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Autism wandering warning

Tips to prevent tragedy in water.

Article Author: Guest Columnist

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Our guest columnist is Lauren Papke, MS, CCC-SLP, speech-language pathologist and Autism Program lead at Wolfson Children’s Rehabilitation Autism and Neurodevelopment Center.

For most people, the word “elopement” brings to mind a picture of a couple privately exchanging vows. But for families with children with autism spectrum disorder (ASD), the word means something entirely different.

Children with ASD and associated developmental conditions are nearly four times more likely to wander off (elope), and half of children with ASD attempt to elope from a safe environment, according to the National Autism Association. This can happen quickly, even under adult supervision.

When a child wanders, he or she risks exposure to potential hazards such as busy roads and unsecured waterways. Children with autism may enjoy playing with water as it stimulates many of their senses. Despite being drawn to water, many children with ASD do not know how to swim.

Children with ASD, and those with intellectual disabilities, also have difficulties judging danger and effectively communicating. This puts them at greater risk for injury, and sometimes death, following elopement.

Why children wander

Kids and teens with autism and related disabilities may elope for a variety of reasons, including:

  • Seeking a preferred object or activity (i.e., a pond, swimming pool or playground).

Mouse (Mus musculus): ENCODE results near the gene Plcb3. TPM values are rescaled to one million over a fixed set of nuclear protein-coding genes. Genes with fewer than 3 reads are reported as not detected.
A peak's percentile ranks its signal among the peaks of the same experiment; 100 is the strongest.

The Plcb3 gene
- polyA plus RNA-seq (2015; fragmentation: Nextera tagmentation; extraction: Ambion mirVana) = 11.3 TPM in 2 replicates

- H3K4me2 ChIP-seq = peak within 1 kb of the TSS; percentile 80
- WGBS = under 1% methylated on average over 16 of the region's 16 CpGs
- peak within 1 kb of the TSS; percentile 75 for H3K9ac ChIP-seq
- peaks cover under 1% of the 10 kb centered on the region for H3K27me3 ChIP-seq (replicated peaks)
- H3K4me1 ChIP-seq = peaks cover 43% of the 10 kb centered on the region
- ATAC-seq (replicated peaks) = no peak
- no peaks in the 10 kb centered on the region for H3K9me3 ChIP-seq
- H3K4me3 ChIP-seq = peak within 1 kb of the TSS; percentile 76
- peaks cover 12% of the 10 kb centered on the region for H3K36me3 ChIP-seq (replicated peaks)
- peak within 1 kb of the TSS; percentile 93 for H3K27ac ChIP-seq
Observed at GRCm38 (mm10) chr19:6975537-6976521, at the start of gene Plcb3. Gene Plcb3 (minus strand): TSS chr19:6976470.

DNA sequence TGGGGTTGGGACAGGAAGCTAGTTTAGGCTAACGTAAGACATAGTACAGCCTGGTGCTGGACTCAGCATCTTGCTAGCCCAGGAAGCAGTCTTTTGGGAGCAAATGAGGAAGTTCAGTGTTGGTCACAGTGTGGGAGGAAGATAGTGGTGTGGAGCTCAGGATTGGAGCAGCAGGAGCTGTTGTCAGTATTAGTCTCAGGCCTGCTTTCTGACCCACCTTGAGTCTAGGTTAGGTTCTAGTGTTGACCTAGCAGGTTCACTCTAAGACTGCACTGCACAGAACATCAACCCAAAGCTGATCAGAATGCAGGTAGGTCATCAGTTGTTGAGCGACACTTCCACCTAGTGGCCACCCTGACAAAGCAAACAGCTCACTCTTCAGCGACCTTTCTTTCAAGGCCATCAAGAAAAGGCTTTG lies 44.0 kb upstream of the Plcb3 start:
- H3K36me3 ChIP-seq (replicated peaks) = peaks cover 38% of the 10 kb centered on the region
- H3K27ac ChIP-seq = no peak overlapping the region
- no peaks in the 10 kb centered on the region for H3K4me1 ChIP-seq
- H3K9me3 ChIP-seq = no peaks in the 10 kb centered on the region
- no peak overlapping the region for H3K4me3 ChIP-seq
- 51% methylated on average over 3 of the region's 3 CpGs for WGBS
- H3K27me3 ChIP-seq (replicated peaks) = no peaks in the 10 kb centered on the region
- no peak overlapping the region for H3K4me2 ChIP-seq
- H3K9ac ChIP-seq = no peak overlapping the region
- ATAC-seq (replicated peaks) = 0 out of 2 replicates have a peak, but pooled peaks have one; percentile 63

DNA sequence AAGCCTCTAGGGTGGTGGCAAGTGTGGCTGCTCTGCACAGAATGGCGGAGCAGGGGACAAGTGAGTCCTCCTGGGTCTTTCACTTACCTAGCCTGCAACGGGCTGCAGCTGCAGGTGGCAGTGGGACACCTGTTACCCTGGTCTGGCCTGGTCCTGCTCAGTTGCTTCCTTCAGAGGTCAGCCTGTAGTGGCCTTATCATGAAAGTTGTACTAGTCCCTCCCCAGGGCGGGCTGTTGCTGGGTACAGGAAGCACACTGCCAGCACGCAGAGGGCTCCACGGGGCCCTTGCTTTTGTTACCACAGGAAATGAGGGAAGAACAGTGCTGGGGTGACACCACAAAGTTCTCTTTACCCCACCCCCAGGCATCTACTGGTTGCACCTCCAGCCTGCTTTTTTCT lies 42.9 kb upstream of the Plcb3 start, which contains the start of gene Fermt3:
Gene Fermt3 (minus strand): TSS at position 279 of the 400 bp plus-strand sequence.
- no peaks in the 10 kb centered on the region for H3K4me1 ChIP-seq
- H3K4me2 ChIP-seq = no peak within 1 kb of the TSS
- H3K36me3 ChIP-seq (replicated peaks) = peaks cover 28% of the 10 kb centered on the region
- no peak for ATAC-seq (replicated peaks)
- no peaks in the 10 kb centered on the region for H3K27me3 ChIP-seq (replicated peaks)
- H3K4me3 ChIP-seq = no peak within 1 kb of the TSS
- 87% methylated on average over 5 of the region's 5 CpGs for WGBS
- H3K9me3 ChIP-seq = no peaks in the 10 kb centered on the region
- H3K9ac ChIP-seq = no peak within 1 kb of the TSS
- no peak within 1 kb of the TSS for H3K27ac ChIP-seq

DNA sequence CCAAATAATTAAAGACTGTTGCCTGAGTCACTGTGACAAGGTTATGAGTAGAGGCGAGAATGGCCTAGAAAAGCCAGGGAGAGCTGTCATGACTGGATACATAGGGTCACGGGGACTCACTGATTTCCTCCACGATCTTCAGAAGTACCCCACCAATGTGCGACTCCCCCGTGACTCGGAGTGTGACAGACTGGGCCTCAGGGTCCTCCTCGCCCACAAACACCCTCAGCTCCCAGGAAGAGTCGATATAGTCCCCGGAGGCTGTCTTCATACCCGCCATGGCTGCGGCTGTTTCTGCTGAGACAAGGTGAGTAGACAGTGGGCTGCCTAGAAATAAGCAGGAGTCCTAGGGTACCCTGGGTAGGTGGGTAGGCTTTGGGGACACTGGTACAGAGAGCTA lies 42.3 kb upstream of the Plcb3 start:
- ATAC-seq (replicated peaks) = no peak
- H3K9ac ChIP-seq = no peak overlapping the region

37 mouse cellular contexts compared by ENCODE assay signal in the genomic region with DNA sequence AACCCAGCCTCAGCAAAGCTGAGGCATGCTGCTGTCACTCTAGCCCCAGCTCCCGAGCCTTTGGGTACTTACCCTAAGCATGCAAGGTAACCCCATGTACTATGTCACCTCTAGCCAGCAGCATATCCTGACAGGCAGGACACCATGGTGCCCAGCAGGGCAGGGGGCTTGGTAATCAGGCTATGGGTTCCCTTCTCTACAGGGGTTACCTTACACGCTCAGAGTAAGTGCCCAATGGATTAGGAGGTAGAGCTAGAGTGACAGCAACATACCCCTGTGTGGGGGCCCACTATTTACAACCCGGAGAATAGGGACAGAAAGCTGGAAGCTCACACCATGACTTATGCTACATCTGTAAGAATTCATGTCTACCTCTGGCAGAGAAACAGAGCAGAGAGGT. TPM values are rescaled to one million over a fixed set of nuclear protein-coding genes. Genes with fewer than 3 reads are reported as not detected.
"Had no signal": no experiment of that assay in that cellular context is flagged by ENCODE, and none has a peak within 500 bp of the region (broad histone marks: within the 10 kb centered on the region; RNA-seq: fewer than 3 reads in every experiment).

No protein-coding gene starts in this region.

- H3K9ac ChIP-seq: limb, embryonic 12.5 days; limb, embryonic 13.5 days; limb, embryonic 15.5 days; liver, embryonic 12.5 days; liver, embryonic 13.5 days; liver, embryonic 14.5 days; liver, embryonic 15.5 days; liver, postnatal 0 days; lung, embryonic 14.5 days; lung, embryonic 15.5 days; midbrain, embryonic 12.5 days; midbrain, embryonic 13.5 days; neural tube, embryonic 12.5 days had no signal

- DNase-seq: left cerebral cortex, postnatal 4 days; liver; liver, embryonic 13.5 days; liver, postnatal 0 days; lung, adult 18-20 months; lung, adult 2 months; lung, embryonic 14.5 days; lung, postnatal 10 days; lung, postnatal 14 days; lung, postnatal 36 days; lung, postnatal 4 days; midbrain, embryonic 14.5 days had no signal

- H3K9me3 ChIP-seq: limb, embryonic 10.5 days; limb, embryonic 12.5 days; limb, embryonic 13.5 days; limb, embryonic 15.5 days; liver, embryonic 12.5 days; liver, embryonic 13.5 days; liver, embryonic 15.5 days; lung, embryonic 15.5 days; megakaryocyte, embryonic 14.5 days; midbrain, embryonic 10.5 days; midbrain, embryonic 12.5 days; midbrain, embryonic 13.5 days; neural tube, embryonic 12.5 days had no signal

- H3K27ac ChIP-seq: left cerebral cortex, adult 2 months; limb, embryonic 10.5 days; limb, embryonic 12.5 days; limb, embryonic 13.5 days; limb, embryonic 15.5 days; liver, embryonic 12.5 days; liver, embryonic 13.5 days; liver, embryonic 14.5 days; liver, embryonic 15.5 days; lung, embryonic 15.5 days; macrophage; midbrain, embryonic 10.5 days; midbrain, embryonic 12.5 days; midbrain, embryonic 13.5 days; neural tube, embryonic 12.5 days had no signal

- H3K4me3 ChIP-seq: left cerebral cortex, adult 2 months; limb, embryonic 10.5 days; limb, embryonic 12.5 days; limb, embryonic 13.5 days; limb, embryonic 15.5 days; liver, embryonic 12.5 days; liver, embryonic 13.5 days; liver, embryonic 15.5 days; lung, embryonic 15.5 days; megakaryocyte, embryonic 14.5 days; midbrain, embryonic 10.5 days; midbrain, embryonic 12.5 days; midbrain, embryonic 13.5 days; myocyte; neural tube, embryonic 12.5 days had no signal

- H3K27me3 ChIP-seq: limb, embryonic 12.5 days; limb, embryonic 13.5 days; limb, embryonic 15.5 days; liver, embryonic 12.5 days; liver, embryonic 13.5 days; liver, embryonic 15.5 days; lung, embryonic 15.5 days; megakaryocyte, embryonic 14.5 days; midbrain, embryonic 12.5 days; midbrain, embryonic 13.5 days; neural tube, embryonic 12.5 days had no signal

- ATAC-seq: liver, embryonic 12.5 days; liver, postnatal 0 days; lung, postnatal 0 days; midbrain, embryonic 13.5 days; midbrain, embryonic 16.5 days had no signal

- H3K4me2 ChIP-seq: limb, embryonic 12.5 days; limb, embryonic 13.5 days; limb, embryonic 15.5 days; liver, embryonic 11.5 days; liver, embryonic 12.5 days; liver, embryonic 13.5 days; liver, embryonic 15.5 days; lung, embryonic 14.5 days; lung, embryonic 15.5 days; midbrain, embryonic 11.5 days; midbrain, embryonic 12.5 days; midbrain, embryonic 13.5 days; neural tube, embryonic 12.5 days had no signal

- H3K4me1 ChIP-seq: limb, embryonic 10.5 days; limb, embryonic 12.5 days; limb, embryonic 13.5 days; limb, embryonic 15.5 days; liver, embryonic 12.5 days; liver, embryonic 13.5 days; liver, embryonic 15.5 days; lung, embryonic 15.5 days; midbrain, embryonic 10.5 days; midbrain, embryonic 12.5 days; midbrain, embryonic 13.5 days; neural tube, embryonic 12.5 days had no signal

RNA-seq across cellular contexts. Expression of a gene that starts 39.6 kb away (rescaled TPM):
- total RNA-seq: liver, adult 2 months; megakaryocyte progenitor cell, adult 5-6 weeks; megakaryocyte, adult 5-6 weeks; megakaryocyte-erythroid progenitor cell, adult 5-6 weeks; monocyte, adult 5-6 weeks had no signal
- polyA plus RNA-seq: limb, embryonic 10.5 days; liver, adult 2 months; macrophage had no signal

• Running and exploring for fun and enjoyment.
  • Escaping a perceived stressful event (common in schools or loud environments).
  • Coping with difficulty sleeping.

Prepare to protect

Parents and guardians of children with ASD can take some simple steps to ensure their child’s safety.


  • Create an Elopement Emergency Response Plan outlining how your family will communicate with each other, where you will go and what you will do in the event your child wanders off. The National Autism Association’s Big Red Safety Toolkit provides a template.
  • Alert trusted neighbors that you have a child with autism in your home.
  • Notify first responders about your child and report nearby water sources.
  • Monitor your child for changes in behavior.
  • Look for the reason(s) “why” your child might elope.
  • Write your name and contact information on ID bracelets or shoe tags.
  • Consider getting a personal tracking device, such as a GPS-equipped wristband.


  • Provide a safe environment, free of common household hazards. Think of this like baby-proofing, but specific to your child’s needs.
  • Equip your home with keyless locks, as well as alarms or chimes on doors and windows.
  • Add additional protective measures to pools.

Teach safety

  • Help your child learn how to respond to safety commands such as “stop.” Practice this skill.
  • Make sure your child has swimming/water safety lessons.
  • Teach your child to state his/her name, address, and phone number and/or to show ID in case he or she gets lost or wanders away.

Tragedies can happen in an instant. If your child has ASD or an intellectual disability, it’s never too early to secure your home and takes steps to prevent elopement.

Safe Kids Northeast Florida, led by THE PLAYERS Center for Child Health at Wolfson Children’s Hospital, has educational resources to promote water safety for kids of all ages. To learn about services for children with autism spectrum disorder offered through Wolfson Children’s Rehabilitation, call the Autism and Neurodevelopment Center at 904.346.0394.

Source: National Autism Association Big Red Safety Toolkit

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